Anna Sofat: Independence

Independence is the first step towards empowerment and equality. You can’t be a true equal if you don’t have some level of autonomy and freedom of choice. If we have not chosen it, being reliant on someone else for our daily financial needs is far from ideal. In the same way, if we only do what someone else wants us to or can’t get by without other people’s approval we are not emotionally independent. Being financially independent means that we can take personal control over many important decisions our lives. It’s a freedom and a responsibility and it’s been hard won.

It is easy to forget that financial independence for women, even in a progressive country like the UK, is a relatively recent phenomenon. Before the Sex Discrimination Act of 1975, banks could refuse to give women mortgages without a male guarantor and it was as late as 1980 before women could apply for loans and credit in their own name. It took a further 10 years to 1990, before women were taxed separately from their husbands for the first time1.

 

The link between financial and emotional independence is very strong but not at all straightforward. Money is neutral – what we feel about it and how we use it are anything but.

At its worst extreme, financial and emotional control of another person robs them of independence, dignity and personal freedom in every part of their life. Widespread reporting of incidents in which women, in particular, have been exploited in this way has led to changes in the law in the UK. Controlling or coercive behaviour in an intimate or family relationship became an offence under section 76 of the 2015 Serious Crime Act2.

 

Each of us has a unique history in which finance has played a significant part. We all have an emotional relationship with money, even if we don’t see it in these terms. Maybe both our parents worked or maybe only one did. Perhaps we inherited wealth, or we just always had what we needed to feel comfortable and secure. Maybe we were aware of problems or tensions around money and the limitation of opportunities as a result of never having enough. Role models, social pressures and formative experiences undoubtedly influence our motivations, expectations and desires, whether we recognise it or not.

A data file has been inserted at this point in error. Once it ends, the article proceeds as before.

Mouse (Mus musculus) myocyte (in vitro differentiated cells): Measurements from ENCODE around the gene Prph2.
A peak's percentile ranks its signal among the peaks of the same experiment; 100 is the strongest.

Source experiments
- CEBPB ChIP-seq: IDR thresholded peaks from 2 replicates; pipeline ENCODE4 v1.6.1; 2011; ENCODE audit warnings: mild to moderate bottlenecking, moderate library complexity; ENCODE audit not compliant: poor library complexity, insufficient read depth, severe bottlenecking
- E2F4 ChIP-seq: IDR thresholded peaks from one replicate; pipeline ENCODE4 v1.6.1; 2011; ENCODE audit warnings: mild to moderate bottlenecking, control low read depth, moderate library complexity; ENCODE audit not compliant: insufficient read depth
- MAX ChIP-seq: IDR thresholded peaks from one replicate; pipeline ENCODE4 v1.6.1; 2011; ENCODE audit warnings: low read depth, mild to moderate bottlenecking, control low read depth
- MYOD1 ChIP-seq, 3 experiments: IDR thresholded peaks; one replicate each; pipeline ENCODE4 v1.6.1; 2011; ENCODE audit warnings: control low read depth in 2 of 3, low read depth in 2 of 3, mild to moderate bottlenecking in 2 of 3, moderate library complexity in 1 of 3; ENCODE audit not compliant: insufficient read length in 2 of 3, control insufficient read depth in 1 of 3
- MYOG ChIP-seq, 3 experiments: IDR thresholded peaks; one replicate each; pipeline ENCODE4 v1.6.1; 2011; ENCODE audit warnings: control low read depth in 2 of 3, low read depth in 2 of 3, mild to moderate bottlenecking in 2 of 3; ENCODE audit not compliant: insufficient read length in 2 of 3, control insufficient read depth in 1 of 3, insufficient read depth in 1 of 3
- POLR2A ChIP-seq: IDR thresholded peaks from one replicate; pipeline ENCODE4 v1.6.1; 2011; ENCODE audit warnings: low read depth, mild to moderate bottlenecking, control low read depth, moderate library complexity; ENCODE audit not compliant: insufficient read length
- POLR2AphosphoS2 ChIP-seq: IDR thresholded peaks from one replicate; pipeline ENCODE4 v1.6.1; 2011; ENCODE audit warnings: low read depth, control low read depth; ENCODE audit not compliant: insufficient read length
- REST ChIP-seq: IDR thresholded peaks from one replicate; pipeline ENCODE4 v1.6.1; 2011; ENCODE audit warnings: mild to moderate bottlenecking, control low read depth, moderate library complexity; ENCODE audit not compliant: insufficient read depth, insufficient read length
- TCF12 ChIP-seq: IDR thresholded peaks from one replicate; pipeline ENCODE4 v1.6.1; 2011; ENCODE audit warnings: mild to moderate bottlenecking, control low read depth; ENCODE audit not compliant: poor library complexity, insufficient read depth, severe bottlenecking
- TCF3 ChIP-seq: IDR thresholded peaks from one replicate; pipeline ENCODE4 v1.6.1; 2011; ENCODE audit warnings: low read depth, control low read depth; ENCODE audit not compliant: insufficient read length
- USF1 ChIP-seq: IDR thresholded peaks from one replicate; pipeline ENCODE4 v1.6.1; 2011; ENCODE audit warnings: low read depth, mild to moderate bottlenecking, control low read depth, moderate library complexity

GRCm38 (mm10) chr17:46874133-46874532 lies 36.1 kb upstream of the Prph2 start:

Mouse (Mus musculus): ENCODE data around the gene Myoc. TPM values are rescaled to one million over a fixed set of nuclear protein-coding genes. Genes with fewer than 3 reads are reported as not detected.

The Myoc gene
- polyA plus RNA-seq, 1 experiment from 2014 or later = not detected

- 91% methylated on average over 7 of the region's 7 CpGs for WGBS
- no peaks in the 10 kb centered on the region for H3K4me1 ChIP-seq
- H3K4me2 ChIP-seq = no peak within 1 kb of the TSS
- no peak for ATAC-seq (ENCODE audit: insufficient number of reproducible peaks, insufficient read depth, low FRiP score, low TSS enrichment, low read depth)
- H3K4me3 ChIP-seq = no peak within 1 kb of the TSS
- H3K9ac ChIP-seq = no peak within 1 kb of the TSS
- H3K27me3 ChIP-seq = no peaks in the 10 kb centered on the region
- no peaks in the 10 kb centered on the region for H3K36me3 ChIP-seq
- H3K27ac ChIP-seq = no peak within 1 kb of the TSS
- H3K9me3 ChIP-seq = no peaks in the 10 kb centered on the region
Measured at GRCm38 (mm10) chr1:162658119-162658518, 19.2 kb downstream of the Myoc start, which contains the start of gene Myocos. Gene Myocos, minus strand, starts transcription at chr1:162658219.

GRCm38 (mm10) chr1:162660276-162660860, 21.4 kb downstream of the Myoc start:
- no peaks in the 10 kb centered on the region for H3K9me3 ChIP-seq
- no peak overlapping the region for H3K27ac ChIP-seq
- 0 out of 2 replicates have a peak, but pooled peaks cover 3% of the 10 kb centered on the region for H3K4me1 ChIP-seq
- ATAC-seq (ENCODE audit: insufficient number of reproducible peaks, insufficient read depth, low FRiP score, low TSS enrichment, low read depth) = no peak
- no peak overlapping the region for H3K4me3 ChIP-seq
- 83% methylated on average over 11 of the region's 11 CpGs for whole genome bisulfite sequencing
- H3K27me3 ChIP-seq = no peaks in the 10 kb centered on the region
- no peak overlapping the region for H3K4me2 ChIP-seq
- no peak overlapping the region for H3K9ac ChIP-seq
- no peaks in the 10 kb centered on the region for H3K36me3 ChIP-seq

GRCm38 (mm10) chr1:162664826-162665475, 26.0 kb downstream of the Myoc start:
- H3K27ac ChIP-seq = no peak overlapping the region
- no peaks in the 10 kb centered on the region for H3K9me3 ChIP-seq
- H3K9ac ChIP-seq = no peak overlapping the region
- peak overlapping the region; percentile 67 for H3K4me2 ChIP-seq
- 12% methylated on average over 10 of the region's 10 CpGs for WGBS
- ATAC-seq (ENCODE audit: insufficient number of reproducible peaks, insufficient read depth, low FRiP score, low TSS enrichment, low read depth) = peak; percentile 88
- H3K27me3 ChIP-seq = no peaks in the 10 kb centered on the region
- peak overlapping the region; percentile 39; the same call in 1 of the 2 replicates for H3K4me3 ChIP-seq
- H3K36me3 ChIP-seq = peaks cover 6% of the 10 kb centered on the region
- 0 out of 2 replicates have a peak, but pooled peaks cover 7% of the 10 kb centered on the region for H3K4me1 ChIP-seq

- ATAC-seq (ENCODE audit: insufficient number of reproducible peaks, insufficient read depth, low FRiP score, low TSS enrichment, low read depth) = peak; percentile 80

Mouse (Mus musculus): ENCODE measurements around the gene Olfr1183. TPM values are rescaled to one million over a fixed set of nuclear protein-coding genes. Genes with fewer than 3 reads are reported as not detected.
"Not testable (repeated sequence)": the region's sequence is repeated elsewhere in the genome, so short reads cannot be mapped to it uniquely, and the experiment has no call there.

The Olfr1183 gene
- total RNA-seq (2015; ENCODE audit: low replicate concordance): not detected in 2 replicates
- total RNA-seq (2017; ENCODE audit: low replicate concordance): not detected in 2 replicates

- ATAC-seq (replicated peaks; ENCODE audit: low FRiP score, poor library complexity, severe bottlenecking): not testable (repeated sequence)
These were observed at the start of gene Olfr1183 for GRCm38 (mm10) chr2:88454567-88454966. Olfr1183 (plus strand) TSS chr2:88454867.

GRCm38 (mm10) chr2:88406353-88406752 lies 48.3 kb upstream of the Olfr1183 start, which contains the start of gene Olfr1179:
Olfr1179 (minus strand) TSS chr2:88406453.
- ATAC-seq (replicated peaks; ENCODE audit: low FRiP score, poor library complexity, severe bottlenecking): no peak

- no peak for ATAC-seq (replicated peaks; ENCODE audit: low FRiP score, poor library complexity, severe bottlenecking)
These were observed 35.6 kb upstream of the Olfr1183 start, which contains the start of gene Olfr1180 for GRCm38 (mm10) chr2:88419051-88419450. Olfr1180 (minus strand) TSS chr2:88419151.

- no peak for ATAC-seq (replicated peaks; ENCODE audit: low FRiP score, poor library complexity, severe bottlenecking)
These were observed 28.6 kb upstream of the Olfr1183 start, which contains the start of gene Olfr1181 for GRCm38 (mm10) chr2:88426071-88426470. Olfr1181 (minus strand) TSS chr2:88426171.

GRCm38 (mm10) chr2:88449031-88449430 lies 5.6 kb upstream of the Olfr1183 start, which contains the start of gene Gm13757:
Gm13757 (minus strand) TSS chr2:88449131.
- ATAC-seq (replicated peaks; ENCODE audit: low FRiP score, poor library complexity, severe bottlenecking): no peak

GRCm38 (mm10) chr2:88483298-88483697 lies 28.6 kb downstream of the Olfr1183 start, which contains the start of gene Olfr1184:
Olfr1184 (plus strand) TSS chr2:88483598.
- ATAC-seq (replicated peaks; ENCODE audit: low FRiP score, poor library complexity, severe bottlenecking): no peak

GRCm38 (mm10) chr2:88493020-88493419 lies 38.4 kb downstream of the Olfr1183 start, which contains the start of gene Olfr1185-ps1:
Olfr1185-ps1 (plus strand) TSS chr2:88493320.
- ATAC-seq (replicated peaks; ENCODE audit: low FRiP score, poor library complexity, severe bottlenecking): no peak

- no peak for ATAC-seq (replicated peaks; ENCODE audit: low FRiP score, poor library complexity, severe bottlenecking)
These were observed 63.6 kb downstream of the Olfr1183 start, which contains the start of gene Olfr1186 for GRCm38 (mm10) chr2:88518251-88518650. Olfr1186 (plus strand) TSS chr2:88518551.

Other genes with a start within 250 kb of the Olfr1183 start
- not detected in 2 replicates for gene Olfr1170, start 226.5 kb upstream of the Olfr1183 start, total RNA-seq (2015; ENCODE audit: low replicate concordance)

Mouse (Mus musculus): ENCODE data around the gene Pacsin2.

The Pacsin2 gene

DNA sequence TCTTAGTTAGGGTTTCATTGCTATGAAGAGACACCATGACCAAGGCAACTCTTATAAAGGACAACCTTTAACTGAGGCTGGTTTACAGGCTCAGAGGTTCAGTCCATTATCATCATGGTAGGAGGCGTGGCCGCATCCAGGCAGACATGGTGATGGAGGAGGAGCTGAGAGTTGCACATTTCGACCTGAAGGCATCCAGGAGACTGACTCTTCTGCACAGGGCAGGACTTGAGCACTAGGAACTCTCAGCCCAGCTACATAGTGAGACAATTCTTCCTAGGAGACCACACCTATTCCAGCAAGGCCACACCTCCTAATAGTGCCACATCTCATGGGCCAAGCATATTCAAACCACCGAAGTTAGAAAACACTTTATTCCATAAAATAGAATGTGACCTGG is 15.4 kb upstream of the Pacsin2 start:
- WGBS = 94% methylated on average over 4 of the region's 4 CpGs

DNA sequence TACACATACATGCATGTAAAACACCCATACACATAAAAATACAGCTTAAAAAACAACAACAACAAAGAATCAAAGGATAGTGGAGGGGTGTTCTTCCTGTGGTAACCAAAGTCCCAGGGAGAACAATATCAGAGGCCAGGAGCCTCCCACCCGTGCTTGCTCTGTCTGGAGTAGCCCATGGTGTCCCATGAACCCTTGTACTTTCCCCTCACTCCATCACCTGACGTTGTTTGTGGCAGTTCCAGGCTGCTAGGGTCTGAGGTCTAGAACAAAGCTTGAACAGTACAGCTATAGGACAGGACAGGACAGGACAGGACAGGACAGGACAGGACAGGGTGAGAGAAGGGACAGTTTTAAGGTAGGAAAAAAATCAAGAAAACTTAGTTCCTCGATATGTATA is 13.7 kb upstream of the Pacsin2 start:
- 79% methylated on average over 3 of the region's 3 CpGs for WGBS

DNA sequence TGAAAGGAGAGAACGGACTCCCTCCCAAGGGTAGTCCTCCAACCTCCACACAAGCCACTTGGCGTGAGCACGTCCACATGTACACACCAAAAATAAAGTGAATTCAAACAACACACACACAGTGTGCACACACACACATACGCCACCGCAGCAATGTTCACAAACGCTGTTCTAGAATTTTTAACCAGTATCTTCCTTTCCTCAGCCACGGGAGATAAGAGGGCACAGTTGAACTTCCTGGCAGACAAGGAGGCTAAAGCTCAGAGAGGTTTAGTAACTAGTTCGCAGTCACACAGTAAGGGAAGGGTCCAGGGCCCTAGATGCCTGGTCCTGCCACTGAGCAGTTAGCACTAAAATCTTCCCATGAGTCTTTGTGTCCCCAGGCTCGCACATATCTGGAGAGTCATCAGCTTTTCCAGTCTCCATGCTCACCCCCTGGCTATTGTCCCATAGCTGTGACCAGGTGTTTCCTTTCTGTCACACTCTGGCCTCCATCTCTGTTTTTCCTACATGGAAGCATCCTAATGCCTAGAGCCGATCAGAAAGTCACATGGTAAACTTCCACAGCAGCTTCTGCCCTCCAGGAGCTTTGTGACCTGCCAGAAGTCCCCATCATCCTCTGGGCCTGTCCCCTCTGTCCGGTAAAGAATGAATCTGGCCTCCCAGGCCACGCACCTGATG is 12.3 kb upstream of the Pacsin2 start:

Confidence: work in progress

Women of all ages and backgrounds can be uncomfortable talking about money and their own needs which isn’t surprising given the relative newness of our financial empowerment.

Some women have to work to support themselves and would prefer not to be in that situation. Others choose to pursue careers and many professional women are now the primary breadwinner in their families3 by choice.

 

Even then, many women struggle with entitlement issues or feel queasy asking for a pay rise even though they know they deserve it and their male colleagues wouldn’t doubt himself in the same situation. A supportive, transparent culture at work where equal opportunities and pay are the norm and reward is equitable, regardless of gender should be our expectation – not the exception. Being in touch with what we have achieved- valuing ourselves and our individual contribution is a good way of building confidence.